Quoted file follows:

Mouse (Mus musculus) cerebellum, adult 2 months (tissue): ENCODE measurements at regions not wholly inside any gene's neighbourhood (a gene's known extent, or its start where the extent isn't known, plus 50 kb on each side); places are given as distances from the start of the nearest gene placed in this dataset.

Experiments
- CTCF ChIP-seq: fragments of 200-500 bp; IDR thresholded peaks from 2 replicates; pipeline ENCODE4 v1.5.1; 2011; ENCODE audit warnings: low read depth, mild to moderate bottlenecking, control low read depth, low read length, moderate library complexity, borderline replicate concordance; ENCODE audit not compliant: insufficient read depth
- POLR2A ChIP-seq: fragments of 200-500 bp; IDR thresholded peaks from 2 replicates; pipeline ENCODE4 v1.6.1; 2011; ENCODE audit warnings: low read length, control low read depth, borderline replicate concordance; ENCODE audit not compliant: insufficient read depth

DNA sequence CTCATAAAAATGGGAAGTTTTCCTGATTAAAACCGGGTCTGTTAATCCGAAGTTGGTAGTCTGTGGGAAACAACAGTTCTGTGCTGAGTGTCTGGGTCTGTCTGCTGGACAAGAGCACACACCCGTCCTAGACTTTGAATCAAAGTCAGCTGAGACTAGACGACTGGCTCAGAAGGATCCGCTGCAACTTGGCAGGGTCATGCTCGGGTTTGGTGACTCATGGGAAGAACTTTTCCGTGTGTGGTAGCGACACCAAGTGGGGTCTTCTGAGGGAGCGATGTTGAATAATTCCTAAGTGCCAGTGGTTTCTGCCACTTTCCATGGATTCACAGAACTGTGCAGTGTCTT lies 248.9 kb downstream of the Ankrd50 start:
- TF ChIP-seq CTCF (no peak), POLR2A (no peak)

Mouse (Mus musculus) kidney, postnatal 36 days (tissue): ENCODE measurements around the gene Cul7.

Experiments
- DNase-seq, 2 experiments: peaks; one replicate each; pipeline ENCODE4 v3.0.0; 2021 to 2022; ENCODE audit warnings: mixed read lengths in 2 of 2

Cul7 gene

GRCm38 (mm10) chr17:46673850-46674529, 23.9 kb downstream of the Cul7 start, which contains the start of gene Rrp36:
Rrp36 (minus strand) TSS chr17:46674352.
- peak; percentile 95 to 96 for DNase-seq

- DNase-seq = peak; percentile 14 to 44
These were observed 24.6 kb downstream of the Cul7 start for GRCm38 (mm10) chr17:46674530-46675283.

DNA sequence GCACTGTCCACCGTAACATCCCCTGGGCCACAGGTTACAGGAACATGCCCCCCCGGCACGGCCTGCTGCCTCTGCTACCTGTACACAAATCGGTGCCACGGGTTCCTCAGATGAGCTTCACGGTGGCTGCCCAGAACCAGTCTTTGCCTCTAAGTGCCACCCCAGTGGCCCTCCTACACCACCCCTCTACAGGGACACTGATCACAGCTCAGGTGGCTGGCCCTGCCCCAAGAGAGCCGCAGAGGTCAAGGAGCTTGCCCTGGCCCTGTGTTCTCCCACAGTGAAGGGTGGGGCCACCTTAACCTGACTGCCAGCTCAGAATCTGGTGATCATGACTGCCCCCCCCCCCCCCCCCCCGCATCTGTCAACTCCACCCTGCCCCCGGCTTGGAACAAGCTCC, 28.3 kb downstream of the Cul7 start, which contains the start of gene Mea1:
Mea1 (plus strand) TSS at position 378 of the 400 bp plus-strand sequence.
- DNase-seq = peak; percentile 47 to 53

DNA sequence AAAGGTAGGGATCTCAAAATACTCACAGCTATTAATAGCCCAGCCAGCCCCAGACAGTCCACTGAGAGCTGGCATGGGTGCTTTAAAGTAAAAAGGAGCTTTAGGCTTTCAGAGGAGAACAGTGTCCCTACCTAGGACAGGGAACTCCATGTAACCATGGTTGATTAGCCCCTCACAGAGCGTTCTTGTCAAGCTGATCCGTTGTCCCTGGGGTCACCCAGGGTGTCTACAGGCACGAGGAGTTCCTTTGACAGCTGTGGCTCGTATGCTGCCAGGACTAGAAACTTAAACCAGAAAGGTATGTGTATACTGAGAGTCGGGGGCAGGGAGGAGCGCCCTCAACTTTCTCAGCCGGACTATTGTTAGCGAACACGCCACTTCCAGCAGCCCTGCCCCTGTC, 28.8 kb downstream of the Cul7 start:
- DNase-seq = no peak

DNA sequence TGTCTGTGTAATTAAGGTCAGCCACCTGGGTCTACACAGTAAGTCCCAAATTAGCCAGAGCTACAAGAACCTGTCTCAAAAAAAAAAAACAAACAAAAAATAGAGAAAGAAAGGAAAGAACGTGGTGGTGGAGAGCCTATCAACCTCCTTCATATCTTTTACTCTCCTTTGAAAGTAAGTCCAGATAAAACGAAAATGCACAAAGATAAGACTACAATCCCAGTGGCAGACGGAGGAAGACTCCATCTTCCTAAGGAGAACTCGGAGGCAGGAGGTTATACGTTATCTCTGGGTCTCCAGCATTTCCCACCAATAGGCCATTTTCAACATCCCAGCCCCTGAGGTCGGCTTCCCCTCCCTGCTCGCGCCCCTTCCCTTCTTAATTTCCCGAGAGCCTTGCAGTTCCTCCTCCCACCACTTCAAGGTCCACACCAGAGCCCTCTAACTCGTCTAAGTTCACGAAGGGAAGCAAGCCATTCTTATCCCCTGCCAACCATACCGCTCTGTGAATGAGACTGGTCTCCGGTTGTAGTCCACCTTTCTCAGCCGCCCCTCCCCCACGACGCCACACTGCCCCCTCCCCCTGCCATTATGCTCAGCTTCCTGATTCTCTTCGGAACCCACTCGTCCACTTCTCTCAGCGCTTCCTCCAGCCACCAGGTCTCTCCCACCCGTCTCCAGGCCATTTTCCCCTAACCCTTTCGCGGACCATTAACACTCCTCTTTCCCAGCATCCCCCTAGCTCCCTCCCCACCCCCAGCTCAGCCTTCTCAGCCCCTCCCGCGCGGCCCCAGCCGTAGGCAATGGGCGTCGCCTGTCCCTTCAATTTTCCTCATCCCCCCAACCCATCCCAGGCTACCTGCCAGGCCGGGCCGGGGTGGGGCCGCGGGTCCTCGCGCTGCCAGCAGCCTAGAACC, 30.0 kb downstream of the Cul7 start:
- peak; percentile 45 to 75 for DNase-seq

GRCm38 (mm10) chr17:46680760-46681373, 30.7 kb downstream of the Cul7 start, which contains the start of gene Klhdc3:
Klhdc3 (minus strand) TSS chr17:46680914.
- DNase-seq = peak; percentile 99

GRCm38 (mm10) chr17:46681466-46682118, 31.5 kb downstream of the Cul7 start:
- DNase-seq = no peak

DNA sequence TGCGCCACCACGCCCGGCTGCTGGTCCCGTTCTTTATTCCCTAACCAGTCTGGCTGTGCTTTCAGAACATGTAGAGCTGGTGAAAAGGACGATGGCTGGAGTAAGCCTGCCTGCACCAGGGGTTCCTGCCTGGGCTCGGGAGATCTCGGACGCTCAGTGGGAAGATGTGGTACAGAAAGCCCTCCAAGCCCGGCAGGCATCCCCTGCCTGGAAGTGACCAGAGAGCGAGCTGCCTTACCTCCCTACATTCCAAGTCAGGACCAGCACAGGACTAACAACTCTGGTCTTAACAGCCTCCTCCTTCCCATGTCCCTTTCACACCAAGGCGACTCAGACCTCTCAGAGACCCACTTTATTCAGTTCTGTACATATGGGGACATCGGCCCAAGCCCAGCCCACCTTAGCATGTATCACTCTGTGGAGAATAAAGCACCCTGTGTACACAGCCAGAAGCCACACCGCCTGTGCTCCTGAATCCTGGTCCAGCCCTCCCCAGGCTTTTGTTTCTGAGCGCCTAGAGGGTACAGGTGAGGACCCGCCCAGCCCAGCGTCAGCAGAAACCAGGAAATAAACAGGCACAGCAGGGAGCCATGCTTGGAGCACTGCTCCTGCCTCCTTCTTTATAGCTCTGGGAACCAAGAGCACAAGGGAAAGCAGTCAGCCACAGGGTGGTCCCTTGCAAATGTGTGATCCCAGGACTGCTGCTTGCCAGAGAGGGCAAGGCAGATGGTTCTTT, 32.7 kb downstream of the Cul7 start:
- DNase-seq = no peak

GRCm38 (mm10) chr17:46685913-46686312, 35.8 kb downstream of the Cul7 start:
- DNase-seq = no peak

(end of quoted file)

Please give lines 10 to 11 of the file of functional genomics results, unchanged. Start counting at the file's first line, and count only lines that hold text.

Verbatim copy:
Cul7 gene

GRCm38 (mm10) chr17:46673850-46674529, 23.9 kb downstream of the Cul7 start, which contains the start of gene Rrp36: